Thursday, May 2, 2013

On being lucky, and my day with Dov.

These past few weeks, or month, actually, has been so hard! I am not sure if it is because my wrist is so messed up and sore, or because there is way too much pressure around here with Robert trying desperately to get in the taxes before doom strikes, or because my beloved washing machine died, or because the house isn't how I want it to be and that is not in my control, or raising kids is sooooo hard. Yeah, that about sizes it up.

Actually, while I write about kids, I actually do have a brag about Dov. I took him to Jerusalem yesterday for interviews to get accepted into one of the best high school yeshivas in the country. I drove, after having had a particularly difficult night with lots of sadness and tears (tough times with the "state of the union").

No matter what goes on personally, though, I am his mom, and my children have to rely on me. Robert had to work, and Dov certainly cannot do something like that on his own. So, with a puffy face from not having had enough [peaceful] sleep, and getting medicine into my body 12 hours late so I was starting withdrawal symptoms, I drove us to Jerusalem. I was OK, and I knew I'd make it.

Dov was *awesome*. One interview I sat in with him, and the other two he was on his own with the various big-wigs. He did well. He told me he saw one interviewer write on her paper "very serious student, wants very much to study here". That was good. Another interviewer, a top student from the school, was to test his skills. He gave him mathematical equations, and waited to see how Dov worked them out, with no calculator or anything. Amazingly enough, with God on his side, one of the hardest math problems this student threw at him, Dov had seen and worked out before!! He wowed the interviewer by solving it so efficiently. It's good that he got off that way, but it means that if he gets accepted, he'll have some darn hard computing to do in that head of his!

This school is special in that they have the option of a regular high school 4-year program, or a 5-year program. At the end of the five years, the high school student graduates with a *bachelor of science*. Yup, a college degree. Gotta work your petudies off, but then there are so many more opportunities open to that student. Well, we'll see how it goes.

There was a questionnaire that each kid had to fill out. These questions were very intense, mature questions (remember- these kids are 14 years old... some younger.) Where do you see yourself in 10 years? What makes you the most upset? What decision are you most proud of in your life, what do you most regret, who do you look up to and why, what was the happiest day of your life (to which he wrote "the day my mother woke up from a coma"), if you could do anything you wanted, what would it be? That one he answered by saying he'd want to fix the world and have no more war. That brought us to a lengthy discussion about world economics, and specifically, after I told him what "genocide" means, and about Africa (Rwanda), he started to try to form a plan for how to save Africa. We talked about occupying other populations, and of course, from there we went to talking about the meaning of occupying people... here, at home. He is an amazing child who's wheels are in constant motion. He is optimistic that the world will be better.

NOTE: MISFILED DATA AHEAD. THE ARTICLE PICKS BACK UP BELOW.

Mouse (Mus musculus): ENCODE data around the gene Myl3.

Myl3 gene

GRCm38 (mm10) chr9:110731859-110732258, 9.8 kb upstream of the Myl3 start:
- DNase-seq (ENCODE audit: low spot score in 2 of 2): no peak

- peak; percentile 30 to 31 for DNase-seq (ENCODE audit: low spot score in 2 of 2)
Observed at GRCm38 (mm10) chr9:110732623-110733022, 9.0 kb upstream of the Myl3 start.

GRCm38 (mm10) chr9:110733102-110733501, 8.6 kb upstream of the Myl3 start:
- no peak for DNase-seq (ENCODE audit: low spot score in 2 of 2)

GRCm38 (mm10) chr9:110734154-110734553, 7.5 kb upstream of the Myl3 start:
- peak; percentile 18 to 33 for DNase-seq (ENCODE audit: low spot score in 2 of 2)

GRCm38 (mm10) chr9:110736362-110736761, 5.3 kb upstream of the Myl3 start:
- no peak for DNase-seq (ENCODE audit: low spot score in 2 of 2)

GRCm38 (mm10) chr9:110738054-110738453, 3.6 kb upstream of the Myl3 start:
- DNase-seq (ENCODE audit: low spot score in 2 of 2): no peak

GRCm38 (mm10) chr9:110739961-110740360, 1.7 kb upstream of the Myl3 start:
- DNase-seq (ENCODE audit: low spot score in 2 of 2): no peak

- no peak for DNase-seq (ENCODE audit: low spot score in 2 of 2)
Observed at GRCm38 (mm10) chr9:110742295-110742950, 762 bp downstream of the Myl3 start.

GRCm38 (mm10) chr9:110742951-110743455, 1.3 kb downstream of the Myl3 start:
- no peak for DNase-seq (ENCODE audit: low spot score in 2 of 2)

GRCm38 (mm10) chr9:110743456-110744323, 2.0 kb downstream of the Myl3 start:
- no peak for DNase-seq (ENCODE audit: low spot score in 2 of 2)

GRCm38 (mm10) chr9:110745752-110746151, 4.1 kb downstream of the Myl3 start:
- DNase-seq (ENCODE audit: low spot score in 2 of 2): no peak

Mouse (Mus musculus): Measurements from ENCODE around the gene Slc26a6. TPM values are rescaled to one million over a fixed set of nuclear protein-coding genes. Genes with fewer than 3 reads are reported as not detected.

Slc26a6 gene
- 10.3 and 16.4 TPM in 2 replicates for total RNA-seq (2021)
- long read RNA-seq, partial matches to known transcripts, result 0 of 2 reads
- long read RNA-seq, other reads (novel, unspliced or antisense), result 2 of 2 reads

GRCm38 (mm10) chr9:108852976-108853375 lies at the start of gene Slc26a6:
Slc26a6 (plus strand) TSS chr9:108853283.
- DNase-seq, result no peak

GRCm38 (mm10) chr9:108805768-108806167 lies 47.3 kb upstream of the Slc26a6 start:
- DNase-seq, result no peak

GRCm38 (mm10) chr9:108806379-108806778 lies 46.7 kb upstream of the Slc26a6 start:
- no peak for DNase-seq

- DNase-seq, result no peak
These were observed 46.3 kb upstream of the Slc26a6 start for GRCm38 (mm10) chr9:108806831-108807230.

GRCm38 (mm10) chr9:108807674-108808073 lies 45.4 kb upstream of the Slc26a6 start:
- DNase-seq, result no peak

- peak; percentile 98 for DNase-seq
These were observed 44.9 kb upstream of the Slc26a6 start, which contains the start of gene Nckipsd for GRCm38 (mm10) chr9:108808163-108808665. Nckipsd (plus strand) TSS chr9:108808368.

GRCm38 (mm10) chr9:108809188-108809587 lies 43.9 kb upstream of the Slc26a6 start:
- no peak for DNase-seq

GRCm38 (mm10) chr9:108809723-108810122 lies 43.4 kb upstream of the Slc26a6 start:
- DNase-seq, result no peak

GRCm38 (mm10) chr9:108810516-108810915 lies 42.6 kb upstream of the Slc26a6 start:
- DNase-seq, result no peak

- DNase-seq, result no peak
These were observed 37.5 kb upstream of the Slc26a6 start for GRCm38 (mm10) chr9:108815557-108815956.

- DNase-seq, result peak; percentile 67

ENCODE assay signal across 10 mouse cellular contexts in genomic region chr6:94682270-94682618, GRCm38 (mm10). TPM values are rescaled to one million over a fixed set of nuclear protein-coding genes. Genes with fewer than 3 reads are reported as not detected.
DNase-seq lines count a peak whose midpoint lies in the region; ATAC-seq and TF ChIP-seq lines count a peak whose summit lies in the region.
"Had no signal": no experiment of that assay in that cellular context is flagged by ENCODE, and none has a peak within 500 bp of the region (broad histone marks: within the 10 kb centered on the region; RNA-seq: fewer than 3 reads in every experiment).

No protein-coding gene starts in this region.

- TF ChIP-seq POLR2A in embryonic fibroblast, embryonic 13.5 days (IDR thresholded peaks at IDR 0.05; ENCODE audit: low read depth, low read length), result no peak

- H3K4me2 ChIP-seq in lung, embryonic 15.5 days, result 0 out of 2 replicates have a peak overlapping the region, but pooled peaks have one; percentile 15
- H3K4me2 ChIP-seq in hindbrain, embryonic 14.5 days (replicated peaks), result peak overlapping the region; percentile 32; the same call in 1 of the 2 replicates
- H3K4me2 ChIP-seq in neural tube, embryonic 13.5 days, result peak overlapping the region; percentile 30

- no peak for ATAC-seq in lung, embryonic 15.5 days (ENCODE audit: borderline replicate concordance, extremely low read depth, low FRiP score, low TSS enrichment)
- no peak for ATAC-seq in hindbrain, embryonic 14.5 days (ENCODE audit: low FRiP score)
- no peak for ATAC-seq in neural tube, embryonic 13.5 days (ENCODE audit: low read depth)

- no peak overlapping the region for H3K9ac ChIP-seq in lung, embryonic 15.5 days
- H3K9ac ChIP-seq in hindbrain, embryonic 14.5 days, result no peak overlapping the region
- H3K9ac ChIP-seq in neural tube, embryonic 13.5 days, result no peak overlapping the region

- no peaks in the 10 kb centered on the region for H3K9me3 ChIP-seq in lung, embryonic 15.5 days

I will leave that last statement with no comments to follow it.

We met my friend, who is here on a trip from the US, for dinner in Jerusalem. Then we made our way back, talking the whole time. I *loved* it. Spending time with one child, any one of mine, is so amazing. There is nothing like one-on-one time with your kids.

When we got back home, everyone was still up.
I got them to sleep. The babysitter wasn't the center of the house any more, you know?
First, I climbed into Ya'akov's bed to chat about his day, then into Azriel's bed for his cuddles, then into Shifra's bed to chat and snuggle, then, to sit on the side of Dov's bed, still singing to him the song we have sung to them since they were born. Not too much time left for me to sing that to him. He'll be off to summer camp in July for three weeks (with Ya'akov as well), then we go to the US, then my Dovie spreads his wings to a dorming school. He'll be home most weekends, though, in the beginning. Even so, I cherish singing to him on the edge of his bed.

That is the only time he lets me kiss him,
and he kisses me back.

Getting myself to sleep last night was another story. That didn't happen until almost four AM. Yup. Too much, just too much tension for one day. I needed one, and then a half more, sleeping pills till I was knocked out. I set my alarm for 10am this morning, though, and got up and got things accomplished.

Oh wait! about Dov & me kissing him -- I kiss him every Shabbat night with his blessing, and he kisses me back as well. I'm so lucky!

I guess life isn't so hard all the time.
(but I do really wish my wrist was healed! Oh, and that my new washing machine was delivered already! But, we manage to move on. Gotta keep moving.)


  1. Beautiful-just beautiful!!!!Loved it.

  2. it's all about counting our blessings, eh? hugs and more hugs - and shabbat shalom

  3. hope Dov gets in to school...Jerusalem is not TOO far from Be'er Sheva! We had to send my middle son to the army to get a kiss-none since gan-but I won't let him back to base Sundays without one! He still gets embarassed (after a whole year!). There's nothing like kids to make sure we keep going...yours sound great-haven't seen them since they were little.

  4. you should always have nachat from your children. rochel.